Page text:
Self-representations in New Media
Edited By Knut Lundby
Part IV: Challenging Authorities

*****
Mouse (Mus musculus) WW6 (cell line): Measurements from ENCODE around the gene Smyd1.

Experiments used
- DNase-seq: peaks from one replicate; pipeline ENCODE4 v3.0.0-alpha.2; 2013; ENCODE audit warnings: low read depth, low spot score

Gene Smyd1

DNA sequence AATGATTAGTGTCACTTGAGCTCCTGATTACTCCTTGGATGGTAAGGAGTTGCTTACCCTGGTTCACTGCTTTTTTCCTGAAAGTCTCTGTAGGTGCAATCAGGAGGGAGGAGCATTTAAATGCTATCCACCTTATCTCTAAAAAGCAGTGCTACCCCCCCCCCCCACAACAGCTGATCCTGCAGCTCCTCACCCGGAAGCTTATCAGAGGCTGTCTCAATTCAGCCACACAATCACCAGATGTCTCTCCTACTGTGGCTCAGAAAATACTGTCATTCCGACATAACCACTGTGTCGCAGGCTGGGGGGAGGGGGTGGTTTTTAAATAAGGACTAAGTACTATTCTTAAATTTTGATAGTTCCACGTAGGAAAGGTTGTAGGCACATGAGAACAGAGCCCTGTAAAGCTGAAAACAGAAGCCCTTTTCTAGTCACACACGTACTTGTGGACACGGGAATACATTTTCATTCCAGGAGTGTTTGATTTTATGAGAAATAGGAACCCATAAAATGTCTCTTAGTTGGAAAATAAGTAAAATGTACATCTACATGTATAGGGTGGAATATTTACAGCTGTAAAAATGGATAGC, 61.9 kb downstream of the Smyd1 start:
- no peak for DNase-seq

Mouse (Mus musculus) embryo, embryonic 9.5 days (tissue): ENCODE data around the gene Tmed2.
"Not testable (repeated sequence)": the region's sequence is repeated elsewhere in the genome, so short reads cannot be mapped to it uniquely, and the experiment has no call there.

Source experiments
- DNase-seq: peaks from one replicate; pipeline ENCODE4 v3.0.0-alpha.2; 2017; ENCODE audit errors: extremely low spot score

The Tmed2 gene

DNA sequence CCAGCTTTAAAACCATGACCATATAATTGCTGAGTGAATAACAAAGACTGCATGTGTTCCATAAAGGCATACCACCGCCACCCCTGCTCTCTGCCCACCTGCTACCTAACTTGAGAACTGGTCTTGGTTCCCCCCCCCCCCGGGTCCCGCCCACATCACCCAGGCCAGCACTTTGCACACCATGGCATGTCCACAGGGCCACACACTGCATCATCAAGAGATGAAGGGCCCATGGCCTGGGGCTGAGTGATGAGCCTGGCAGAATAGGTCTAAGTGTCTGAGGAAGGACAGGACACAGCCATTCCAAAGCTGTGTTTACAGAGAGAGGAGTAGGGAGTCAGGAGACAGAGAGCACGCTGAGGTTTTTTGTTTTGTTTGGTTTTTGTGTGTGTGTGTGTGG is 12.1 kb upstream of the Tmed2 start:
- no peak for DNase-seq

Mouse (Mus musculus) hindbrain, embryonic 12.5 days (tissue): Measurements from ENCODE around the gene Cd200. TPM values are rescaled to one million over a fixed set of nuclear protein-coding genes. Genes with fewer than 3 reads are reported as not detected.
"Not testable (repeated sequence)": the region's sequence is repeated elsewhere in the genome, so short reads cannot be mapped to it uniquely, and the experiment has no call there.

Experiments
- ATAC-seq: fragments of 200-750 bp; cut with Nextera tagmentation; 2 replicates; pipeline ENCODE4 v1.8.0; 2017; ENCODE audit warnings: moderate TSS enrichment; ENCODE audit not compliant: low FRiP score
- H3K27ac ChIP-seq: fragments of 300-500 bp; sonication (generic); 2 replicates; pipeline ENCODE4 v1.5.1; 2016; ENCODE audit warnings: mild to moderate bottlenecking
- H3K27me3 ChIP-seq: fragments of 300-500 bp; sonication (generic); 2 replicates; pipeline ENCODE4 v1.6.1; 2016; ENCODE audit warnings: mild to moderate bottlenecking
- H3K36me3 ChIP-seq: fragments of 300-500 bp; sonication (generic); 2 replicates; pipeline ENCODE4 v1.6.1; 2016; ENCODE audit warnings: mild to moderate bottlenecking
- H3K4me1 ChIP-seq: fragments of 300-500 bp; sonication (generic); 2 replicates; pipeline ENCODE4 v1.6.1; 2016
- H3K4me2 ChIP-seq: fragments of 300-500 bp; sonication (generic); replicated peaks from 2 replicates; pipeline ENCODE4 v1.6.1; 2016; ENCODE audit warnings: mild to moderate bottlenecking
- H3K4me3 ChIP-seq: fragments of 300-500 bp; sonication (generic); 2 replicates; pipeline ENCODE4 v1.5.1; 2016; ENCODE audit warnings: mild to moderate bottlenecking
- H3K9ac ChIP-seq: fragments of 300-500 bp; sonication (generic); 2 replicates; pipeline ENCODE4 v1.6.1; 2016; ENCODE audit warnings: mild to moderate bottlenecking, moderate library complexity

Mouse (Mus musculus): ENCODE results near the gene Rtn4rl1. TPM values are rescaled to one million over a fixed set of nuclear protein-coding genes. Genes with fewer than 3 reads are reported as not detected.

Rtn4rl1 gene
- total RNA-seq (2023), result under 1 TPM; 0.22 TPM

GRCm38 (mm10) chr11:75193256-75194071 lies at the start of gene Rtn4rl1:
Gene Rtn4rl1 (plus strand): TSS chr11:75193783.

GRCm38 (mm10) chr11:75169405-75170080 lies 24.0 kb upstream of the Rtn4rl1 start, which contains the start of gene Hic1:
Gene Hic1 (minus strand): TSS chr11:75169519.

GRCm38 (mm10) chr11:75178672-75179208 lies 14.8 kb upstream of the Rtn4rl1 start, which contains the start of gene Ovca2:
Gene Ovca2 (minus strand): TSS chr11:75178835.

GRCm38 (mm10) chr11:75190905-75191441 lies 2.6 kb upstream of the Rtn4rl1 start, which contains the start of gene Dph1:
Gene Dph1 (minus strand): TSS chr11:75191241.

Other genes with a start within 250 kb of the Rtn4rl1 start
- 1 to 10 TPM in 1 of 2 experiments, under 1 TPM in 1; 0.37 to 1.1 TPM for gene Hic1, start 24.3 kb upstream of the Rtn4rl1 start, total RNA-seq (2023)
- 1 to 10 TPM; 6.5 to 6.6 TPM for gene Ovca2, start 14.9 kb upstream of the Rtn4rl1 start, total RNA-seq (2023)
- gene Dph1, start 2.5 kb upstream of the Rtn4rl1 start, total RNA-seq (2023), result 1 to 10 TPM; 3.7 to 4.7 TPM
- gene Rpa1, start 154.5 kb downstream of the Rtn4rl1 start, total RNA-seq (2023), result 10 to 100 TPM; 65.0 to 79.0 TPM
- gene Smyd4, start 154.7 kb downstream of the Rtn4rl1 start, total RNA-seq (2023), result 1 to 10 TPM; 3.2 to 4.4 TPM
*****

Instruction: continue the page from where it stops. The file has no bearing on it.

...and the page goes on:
PART IV CHALLENGING AUTHORITIES Lundby et al.indd Sec1:195 7/30/08 10:04:57 PM Lundby et al.indd Sec1:196 7/30/08 10:04:57 PM ELEVEN Problems of expertise and scalability in self- made media JOHN HARTLEY DST Th e term ‘digital storytelling’(DST) can be used generically to describe any computer-based narrative expression, including ‘hypertext ﬁ ction’ and game narratives as well as YouTube and the like. Here however it refers only to the practice whereby ‘ordinary people’ participate in hands-on workshops using computer software to create short personal ﬁ lms that privilege self-expression; typically narratives of realisation of identity, memory, place and aspiration.1 Digital storytelling ﬁ lls a gap between everyday cultural practice and profes- sional media that was never adequately bridged during the broadcast era (Car- pentier, 2003). Digital stories are simple but disciplined, like a sonnet or haiku, and anyone can learn how to make them. Th ey reconﬁ gure the producer/con- sumer relationship and show how creative work by non-professional users adds value to contemporary culture (Burgess & Hartley, 2004). A genealogy for this mode of digital storytelling (henceforth DST) has become established; it is in- deed a ‘Californian export’, as the 2007 ICA pre-conference in San Francisco aptly put it.2 However, in one important respect the form of DST in Austra- Lundby et al.indd Sec1:197 7/30/08 10:04:57 PM 198 Digital Storytelling, Mediatized Stories lia, including the R&D that we do at Queensland University of Technology (QUT), departs from that original as will be discussed below...
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